The OCAD University community is deeply saddened by the passing of ‘Maestro’ Peter Porçal, resident art historian and administrator for OCAD University’s Florence Off-Campus Studies program.
Porçal was a Czech national who lived and worked in Florence and who was an instrumental contributor to the OCAD University Florence campus experience for hundreds of students, alumni and faculty members over the past 20 years. A passionate art historian and professor of Renaissance art, he also coordinated field trips, managed the studio, and even assisted students and faculty with their relocation to the city.
News of his passing has spread among former pupils and colleagues, and tributes are being shared via a Facebook group dedicated to Porçal. On it, he is remembered fondly for his kindness, his commitment and his infectious sense of mischief.
In 2010, writer Mary Gray profiled Porçal in The Florence Newspaper, describing him as a true romantic: ‘The right professor can transform anyone’s umpteenth museum visit from a dry display to a dynamic portrait of history. Peter Porçal is one of those professors.’
Faculty of Art Professor Peter Sramek elaborates:
‘Peter Porçal, our own, self-proclaimed “gypsy” art historian in Florence, has passed away and I cannot believe that we will never walk the stone streets by his side again. This is a man who has touched the lives of hundreds in profound ways. He imparted his knowledge and his love of art through his teaching in a performance that brought it marvellously to life. ‘Vieni qua, bambini. Mama mia, here let me dance it for you… And now you know everything.’
Peter was the centre of the OCAD Florence Off-Campus Studies program, leading people through churches and museums, trips to Venice and Rome, guiding OCAD University faculty through the maze of Italian bureaucracy, advising and rescuing people from themselves. Italian life opened to people with his help and he did this year after year, group after group. Peter’s legacy, besides decoding some very complex symbologies in Renaissance frescoes, is now generations of OCAD U graduates and faculty who treasure their memories of him. Our lives are richer for knowing him and the world he introduced us to.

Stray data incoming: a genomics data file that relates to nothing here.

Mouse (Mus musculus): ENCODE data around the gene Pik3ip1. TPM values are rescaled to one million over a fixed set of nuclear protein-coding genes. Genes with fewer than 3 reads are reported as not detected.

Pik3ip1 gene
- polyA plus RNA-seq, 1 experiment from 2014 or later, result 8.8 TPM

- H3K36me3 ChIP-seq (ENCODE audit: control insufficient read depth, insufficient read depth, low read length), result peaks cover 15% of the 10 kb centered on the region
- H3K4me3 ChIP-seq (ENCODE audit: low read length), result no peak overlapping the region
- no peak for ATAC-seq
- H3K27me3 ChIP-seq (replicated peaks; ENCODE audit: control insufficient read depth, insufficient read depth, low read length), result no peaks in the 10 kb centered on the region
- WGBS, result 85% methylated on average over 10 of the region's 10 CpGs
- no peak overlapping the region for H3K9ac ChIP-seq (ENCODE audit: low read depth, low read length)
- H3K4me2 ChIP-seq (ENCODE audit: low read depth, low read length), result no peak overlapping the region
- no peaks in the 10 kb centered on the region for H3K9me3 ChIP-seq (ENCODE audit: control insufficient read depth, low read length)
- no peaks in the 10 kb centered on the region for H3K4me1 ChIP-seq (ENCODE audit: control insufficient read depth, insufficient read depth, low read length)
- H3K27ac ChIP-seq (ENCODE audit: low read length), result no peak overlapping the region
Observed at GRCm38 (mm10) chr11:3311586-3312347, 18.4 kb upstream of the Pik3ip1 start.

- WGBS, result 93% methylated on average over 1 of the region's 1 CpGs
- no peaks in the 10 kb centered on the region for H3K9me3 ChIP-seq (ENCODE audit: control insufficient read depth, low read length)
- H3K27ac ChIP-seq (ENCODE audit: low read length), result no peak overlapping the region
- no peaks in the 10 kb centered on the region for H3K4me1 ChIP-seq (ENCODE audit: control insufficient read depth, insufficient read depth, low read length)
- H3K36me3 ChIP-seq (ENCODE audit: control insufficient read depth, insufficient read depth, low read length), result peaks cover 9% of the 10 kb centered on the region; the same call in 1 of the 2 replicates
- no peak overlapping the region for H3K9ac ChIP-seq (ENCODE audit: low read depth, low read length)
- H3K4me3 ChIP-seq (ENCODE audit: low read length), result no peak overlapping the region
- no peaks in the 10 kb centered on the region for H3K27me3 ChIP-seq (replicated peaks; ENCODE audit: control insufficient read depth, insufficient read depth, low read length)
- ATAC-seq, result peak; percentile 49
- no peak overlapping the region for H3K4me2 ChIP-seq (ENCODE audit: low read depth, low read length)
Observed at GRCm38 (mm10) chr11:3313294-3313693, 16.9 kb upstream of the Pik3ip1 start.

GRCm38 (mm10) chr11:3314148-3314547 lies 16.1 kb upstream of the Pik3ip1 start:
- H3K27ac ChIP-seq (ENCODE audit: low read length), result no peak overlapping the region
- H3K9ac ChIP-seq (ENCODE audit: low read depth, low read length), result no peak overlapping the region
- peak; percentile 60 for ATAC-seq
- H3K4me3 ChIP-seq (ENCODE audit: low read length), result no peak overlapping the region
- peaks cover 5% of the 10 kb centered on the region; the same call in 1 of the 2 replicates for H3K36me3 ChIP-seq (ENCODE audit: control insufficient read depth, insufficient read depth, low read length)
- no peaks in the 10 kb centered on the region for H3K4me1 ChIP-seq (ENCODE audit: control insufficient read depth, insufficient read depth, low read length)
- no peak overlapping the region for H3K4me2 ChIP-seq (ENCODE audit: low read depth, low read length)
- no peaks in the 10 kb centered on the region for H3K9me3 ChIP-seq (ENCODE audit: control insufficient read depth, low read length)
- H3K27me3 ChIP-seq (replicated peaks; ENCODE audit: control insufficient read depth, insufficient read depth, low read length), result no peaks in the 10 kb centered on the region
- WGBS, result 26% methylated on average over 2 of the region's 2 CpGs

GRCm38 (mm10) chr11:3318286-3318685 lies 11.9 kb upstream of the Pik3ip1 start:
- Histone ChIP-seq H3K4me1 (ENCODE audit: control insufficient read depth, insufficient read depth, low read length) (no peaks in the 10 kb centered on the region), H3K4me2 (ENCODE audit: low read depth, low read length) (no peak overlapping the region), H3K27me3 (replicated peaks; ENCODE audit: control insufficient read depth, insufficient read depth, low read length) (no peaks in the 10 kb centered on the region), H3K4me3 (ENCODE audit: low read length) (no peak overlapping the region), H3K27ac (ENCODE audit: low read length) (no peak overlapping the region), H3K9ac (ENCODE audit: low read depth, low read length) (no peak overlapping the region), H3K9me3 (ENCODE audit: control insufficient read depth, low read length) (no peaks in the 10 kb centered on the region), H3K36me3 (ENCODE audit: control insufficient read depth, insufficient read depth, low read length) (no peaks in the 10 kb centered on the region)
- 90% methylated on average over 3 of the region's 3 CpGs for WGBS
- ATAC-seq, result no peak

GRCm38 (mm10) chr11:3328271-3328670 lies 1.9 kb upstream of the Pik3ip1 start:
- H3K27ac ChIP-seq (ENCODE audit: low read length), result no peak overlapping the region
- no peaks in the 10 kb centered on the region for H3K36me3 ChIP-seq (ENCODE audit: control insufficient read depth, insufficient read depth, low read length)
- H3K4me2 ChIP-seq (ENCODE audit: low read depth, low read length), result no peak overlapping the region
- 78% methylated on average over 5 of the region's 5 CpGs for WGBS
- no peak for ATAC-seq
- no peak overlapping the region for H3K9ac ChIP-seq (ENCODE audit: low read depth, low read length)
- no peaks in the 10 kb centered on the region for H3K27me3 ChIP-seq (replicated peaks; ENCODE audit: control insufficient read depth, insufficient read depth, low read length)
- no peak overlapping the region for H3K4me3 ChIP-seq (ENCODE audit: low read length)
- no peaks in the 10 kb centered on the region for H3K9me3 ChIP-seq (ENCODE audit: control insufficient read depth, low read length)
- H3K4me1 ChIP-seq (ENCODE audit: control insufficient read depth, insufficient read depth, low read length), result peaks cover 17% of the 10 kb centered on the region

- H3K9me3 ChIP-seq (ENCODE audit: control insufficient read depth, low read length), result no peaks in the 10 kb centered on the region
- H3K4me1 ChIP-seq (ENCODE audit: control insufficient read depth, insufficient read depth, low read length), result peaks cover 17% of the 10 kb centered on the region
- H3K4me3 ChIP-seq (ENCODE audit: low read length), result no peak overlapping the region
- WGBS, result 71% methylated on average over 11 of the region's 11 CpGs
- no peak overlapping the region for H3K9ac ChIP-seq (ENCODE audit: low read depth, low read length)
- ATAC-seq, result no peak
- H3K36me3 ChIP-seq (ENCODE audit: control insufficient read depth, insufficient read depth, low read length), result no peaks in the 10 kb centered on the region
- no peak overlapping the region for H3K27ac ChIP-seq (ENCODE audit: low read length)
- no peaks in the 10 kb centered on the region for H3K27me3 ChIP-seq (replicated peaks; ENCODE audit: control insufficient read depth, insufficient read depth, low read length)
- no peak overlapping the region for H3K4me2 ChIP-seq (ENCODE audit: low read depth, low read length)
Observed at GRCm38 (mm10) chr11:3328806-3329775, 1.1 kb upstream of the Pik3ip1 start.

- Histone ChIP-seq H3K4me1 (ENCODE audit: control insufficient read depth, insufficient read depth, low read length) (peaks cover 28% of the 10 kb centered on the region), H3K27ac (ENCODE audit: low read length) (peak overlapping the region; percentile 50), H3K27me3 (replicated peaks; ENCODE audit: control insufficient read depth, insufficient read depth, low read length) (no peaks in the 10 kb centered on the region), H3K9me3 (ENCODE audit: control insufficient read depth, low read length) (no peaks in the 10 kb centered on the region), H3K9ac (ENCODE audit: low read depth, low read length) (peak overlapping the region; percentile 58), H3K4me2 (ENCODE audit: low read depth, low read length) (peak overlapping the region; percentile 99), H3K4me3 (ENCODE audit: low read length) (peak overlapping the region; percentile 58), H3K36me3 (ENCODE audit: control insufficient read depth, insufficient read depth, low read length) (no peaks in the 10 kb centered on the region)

Peter was handsome, flamboyant and incredibly well-read – yet still humble. He carried a simple backpack and bunked in hostels with the students. He never flaunted his knowledge, but freely shared it. He taught us curiosity and wonder in the face of the world’s greatest treasures. And he will always remain as one of them to those of us who knew him.’
At Peter’s funeral in the beautiful Cappella degli Artisti in SS Annunziata, OCAD University colleagues spoke about the love and respect that they and their students had for Peter Porçal. Dr. Martha Ladly read a few words of wisdom that Peter had given her, taken from a book of the writings of the Stoic philosopher Seneca:
“Every art is an imitation of nature. So what is the purpose of making? It is what motivates the artist, what the artist seeks in making. And in fact it is not relevant whether the artist has an external model to direct their gaze, or an internal model, which the artist conceived of and placed there. The artist is full of shapes, and ideas – immortal, unchanging, and untiring. None of us is the same the next day as we were the day before. Our bodies are swept along like rivers. Everything runs with the passage of time. Nothing is stable. We are like images and have a merely temporary appearance. So let us direct our minds to what is eternal. Let us soar aloft and marvel at the shapes of all things.”
Peter Porçal’s own words (from the exhibition catalogue Pronto: The 32nd Generation of OCAD’s Florence Program 2006-2007) express best what we’ve lost:
“The second example of angels without wings we saw is famous: they are Michelangelo’s angels in his Last Judgement in the Sistine Chapel in the Vatican; but now that you are leaving, I am rather thinking about Abraham’s angels. Young, gentle, beautiful as you are.
It has been now more than twenty years that I have been with OCAD students in Florence. Year after year, hundreds of students. One cannot remember now all their names even if I would like to remember them. One cannot remember all of their faces even though some of them suddenly surface in my mind’s eye. Although what I do remember is that they were equally young, gentle, beautiful.
They say here about Abraham that when the three youngsters left his house, not having any visible wings, Abraham suddenly and for a long time still, did hear in the silence of his home, flapping of wings. Good flight, children!”